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Watch for midsummer garden bugsWatch for midsummer garden bugs

Farm and Garden: Keep your garden going strong by looking for mid- and late-season insects.

June 29, 2021

3 Min Read
Basket of home grown vegtables
SUMMER PRODUCE: To keep your garden going late into the season, be sure to monitor for those pesky midsummer insects. Brian Hagiwara /Getty Images

What insects do you need to watch during midsummer in your vegetable garden? That depends on whether you’re tired of your garden. Better yet, what are you still hoping to get out of your garden this year? If you want to keep it going strong through the end of the produce season, here are some insects to watch:

Squash vine borer. Cucurbits need careful monitoring at this point in time. This will include your winter squash, summer squash, pumpkins and cucumbers that were planted later in the spring than is typical. Squash vine borer infestation will be evident by this point. No insecticide will save your vines, but it is possible to perform emergency surgery to remove the culprits.

Wilting vines can be inspected for holes near the base of the plant that have greening-to-orangish “sawdust” coming out of it. Any vine that is cut open can be buried along the cut to see if the plant will produce roots on that portion. While not a guarantee, it is possible to save your vines this way.

Squash bug. Another insect that will get into your cucurbits is the squash bug. While the peak damage is to young and flowering plants, the bugs can overwhelm plants if left unchecked. They damage plants by sucking out the juices. Look for adults, nymphs and eggs on the underside of leaves. Adults are five-eighths-inch long and dark gray to dark brown. The eggs are reddish brown and laid at the base of leaves.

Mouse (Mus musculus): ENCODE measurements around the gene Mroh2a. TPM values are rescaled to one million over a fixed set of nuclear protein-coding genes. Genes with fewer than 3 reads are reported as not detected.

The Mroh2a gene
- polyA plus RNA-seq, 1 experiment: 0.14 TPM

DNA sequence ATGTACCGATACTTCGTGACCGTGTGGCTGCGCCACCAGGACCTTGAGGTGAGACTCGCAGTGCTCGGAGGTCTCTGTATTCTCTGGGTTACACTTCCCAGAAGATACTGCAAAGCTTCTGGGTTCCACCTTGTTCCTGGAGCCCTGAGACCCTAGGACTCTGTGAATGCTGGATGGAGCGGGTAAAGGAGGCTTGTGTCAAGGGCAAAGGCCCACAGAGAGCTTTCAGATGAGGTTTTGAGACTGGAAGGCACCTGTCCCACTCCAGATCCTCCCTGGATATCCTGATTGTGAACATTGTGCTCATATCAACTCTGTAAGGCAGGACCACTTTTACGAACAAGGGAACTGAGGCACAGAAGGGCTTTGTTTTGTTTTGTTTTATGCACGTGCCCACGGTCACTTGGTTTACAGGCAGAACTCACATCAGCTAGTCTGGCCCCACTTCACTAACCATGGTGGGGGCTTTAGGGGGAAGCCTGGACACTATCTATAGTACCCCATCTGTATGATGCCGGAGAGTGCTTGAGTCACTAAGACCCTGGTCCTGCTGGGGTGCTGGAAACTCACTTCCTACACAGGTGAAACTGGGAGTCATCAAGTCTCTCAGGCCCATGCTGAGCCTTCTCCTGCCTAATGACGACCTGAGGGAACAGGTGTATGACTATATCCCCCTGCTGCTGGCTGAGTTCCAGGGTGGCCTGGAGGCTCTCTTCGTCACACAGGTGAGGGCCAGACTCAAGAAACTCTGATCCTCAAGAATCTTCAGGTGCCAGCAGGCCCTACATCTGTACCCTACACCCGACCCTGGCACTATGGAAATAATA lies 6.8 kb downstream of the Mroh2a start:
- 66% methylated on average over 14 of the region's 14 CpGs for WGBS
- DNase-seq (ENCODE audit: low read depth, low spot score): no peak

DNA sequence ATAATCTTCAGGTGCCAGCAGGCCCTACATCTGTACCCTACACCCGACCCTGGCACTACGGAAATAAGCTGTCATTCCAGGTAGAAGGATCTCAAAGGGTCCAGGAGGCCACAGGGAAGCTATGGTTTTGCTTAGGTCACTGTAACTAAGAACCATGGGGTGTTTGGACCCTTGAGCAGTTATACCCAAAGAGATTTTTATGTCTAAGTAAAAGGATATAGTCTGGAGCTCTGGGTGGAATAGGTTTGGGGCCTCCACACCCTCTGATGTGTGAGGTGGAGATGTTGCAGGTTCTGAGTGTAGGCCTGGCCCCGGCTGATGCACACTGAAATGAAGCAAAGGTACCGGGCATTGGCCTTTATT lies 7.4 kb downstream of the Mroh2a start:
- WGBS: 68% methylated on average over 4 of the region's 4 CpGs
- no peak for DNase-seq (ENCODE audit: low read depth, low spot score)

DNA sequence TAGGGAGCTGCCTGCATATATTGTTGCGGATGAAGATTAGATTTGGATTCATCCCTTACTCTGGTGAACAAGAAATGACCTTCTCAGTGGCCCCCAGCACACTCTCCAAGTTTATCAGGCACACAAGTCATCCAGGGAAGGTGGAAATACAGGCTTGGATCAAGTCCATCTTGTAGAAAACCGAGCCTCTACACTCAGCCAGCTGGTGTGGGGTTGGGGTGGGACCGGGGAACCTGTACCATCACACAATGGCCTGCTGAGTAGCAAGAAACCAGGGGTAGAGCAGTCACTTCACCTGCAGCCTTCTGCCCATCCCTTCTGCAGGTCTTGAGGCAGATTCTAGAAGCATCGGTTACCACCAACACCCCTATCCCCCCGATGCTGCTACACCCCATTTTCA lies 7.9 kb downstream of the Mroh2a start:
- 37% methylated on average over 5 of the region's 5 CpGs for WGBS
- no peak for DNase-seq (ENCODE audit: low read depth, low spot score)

Related:Summer weed control in gardens

Freshly hatched nymphs have a green abdomen with the rest of the body and legs being black. Nymphs later change to gray and then brownish-green before molting to adults. Early detection is key to control early in the season. Squashing eggs when found is helpful. Adults and nymphs move quickly and hide. They can be picked off by hand if only a few plants are infested or numbers are low.

Insecticide applications are not effective for adults, but they are effective for nymphs when plants are wilting. Products containing the active ingredient carbaryl should be avoided as they are not the best choice. Look for products containing active ingredients ending in “–thrin.” These are pyrethroid insecticides. Take care to treat the underside of leaves. Avoid flowers when applying to protect pollinators.

Problem aphids. Aphids can be problem on many plants not only in midsummer, but also across the growing season. They come in other colors besides green, including red, brown, yellow, orange and pink, depending on the species. The good news is that management of aphids on your vegetable plants is just about the same regardless of which vegetable plant has been infested.

One of my favorite methods for dealing with aphids is the hose. Strong jets of water will dislodge the aphids from the plants. The damage done to the aphid either by the water or them hitting the ground is usually great enough that they cannot crawl back up onto the plant.

When using any pesticide, be sure to read and follow all label directions.

Ohnesorg is a Nebraska Extension educator and entomologist.

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